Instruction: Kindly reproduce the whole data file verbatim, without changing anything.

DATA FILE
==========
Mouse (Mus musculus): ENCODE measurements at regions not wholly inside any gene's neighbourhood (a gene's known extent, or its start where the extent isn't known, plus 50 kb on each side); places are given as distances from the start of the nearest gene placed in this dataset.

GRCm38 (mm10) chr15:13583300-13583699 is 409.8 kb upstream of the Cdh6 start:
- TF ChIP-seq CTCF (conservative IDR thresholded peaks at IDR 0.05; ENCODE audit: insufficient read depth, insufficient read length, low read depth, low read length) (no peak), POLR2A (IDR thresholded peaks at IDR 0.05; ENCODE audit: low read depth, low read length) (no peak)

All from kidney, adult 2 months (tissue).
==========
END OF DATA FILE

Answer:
Mouse (Mus musculus): ENCODE measurements at regions not wholly inside any gene's neighbourhood (a gene's known extent, or its start where the extent isn't known, plus 50 kb on each side); places are given as distances from the start of the nearest gene placed in this dataset.

GRCm38 (mm10) chr15:13583300-13583699 is 409.8 kb upstream of the Cdh6 start:
- TF ChIP-seq CTCF (conservative IDR thresholded peaks at IDR 0.05; ENCODE audit: insufficient read depth, insufficient read length, low read depth, low read length) (no peak), POLR2A (IDR thresholded peaks at IDR 0.05; ENCODE audit: low read depth, low read length) (no peak)

All from kidney, adult 2 months (tissue).